Wed | Aug 23, 2017

China to propose global growth initiative

Published:Tuesday | August 16, 2016 | 8:00 AM
In this July 22, 2016 file photo, a hostess prepares for the G20 Finance Ministers and Central Bank Governors Meeting in southwestern China’s Sichuan province. China will propose a joint initiative to revive weak global growth at next month’s meeting of leaders of the Group of 20 major economies amid rising protectionist sentiment in the United States and Europe, officials said yesterday.

China will propose a joint initiative to revive weak global growth at next month's meeting of leaders of the Group of 20 (G20) major economies amid rising protectionist sentiment in the United States (US) and Europe, officials said on Monday.

Speaking at a news conference, a senior Chinese diplomat made clear Beijing wants the September 4-5 meeting to avoid political issues such as its territorial disputes with its neighbours in the South China Sea.

The meeting in the eastern Chinese city of Hangzhou comes as an unusually weak global economic recovery is helping to fuel the popularity of US and European political movements that advocate protection for local industries.

Details of Beijing's proposal still are being worked out but will include reforms aimed at strengthening the global financial system and promoting technological innovation, said the Chinese finance and foreign affairs officials.

They gave no indication it might include an economic stimulus. Some investors have expected such a measure, but officials at two previous G20 gatherings this year said the timing was wrong, because individual economies face different conditions and need to take actions tailored to their own needs.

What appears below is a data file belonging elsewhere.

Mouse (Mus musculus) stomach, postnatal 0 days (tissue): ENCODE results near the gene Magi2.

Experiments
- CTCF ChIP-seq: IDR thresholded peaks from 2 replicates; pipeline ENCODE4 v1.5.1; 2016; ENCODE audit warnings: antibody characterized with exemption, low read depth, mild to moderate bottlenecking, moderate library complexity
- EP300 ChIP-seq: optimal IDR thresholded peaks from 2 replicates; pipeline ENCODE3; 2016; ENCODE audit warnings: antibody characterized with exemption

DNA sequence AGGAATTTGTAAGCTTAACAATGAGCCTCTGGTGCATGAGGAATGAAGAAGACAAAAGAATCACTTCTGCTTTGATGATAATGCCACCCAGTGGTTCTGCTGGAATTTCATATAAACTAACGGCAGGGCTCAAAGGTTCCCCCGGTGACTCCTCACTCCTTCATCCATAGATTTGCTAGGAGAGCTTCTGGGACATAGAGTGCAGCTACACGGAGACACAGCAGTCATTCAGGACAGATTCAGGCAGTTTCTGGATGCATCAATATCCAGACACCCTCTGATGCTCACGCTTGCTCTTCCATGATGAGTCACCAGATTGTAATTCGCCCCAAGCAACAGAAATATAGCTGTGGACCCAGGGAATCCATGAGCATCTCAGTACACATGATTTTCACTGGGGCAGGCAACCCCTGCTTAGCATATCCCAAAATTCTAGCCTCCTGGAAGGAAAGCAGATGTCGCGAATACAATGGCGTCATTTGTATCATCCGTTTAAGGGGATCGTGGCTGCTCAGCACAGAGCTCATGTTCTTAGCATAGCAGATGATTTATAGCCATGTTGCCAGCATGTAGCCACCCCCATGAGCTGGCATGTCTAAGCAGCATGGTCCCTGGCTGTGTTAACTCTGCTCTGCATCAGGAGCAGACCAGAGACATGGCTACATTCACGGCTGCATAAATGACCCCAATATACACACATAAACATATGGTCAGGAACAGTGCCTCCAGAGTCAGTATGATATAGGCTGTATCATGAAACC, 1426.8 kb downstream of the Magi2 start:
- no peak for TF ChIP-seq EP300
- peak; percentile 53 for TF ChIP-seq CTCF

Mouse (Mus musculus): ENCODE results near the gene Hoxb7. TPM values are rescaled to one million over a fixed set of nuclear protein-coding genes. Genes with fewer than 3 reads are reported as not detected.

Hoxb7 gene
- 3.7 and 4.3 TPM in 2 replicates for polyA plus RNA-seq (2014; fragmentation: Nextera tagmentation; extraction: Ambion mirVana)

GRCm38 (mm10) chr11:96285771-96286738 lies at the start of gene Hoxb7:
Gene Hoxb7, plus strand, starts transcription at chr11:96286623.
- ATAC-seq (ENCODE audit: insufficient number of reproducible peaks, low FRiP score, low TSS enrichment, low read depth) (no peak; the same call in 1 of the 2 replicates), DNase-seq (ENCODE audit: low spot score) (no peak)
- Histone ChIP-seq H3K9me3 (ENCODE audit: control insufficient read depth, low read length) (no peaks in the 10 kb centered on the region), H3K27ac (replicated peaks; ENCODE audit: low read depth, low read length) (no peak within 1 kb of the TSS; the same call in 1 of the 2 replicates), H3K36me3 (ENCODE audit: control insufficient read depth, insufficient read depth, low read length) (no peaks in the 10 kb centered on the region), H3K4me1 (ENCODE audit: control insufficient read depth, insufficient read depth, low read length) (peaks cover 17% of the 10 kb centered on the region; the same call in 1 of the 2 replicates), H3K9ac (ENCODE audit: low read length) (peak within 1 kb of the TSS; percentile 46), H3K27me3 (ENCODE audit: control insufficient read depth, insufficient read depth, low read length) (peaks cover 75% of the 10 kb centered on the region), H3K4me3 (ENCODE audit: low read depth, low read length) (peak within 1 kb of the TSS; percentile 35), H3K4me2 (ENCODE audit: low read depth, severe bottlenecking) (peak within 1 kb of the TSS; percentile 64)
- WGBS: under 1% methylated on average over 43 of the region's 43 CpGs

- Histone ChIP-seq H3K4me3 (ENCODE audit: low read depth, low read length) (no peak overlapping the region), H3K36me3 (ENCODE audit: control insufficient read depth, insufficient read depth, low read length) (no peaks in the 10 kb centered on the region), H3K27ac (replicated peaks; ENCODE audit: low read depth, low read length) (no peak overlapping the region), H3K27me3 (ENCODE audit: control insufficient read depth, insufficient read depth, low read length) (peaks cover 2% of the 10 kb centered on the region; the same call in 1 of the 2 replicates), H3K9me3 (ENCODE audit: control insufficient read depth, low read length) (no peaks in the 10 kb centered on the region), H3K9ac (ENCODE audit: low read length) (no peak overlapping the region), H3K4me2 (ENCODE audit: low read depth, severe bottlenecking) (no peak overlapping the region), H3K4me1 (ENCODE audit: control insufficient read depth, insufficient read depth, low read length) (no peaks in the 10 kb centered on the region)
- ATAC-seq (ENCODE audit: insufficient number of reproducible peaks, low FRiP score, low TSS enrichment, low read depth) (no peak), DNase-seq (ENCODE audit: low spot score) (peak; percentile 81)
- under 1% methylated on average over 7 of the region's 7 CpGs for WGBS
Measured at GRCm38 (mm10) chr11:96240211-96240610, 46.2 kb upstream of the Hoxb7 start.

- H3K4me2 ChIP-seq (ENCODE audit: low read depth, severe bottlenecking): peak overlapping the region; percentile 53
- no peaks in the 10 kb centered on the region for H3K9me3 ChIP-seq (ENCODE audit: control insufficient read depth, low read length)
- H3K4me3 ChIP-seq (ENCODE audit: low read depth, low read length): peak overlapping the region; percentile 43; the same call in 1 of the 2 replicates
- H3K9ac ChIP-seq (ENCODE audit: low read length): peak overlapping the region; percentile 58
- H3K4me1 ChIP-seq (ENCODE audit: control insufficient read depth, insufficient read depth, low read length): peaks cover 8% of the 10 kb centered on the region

The proposal will stress "inclusive growth" to spread economic benefits widely and shore up support for free trade, said a deputy finance minister, Zhu Guangyao. He said governments should be on "high alert" to "anti-globalisation" sentiments.

"If the people cannot feel the benefits, then this sort of development cannot truly improve people's lives, and people will have mixed feelings about such development," he said.

A deputy foreign minister, Li Baoding, made clear China wants to avoid sensitive diplomatic issues.

The consensus among members is to "focus on economic development and not be distracted by other parties," Li said when asked about territorial disputes in the South China Sea.

"The Hangzhou summit must focus on economic issues," said Li. "This is what people want to talk about most at the summit."

Li gave similar responses to questions about China's resolute opposition to South Korea's deployment of a United States missile defence system.

A desire to avoid a showdown at theG20 summit was seen by some as moderating China's response to the July 12 ruling by an international arbitration panel in The Hague, Netherlands, that invalidated China's maritime claims to virtually the entire South China Sea.

However, speculation has also risen that China might make even more assertive moves after the meeting, including possibly launching reclamation projects in new areas or declaring an air defence identification zone over the crucial waterbody.

- AP